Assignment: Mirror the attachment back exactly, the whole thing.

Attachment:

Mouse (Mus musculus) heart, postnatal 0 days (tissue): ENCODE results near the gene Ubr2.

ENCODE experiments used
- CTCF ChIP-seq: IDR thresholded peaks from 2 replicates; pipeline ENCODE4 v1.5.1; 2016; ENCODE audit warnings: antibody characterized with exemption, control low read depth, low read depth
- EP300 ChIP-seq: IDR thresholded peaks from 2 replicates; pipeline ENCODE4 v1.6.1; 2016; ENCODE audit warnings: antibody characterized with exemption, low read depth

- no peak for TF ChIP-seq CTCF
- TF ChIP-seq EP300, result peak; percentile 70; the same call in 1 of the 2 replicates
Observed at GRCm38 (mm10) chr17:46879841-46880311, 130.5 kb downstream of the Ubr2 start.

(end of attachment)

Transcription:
Mouse (Mus musculus) heart, postnatal 0 days (tissue): ENCODE results near the gene Ubr2.

ENCODE experiments used
- CTCF ChIP-seq: IDR thresholded peaks from 2 replicates; pipeline ENCODE4 v1.5.1; 2016; ENCODE audit warnings: antibody characterized with exemption, control low read depth, low read depth
- EP300 ChIP-seq: IDR thresholded peaks from 2 replicates; pipeline ENCODE4 v1.6.1; 2016; ENCODE audit warnings: antibody characterized with exemption, low read depth

- no peak for TF ChIP-seq CTCF
- TF ChIP-seq EP300, result peak; percentile 70; the same call in 1 of the 2 replicates
Observed at GRCm38 (mm10) chr17:46879841-46880311, 130.5 kb downstream of the Ubr2 start.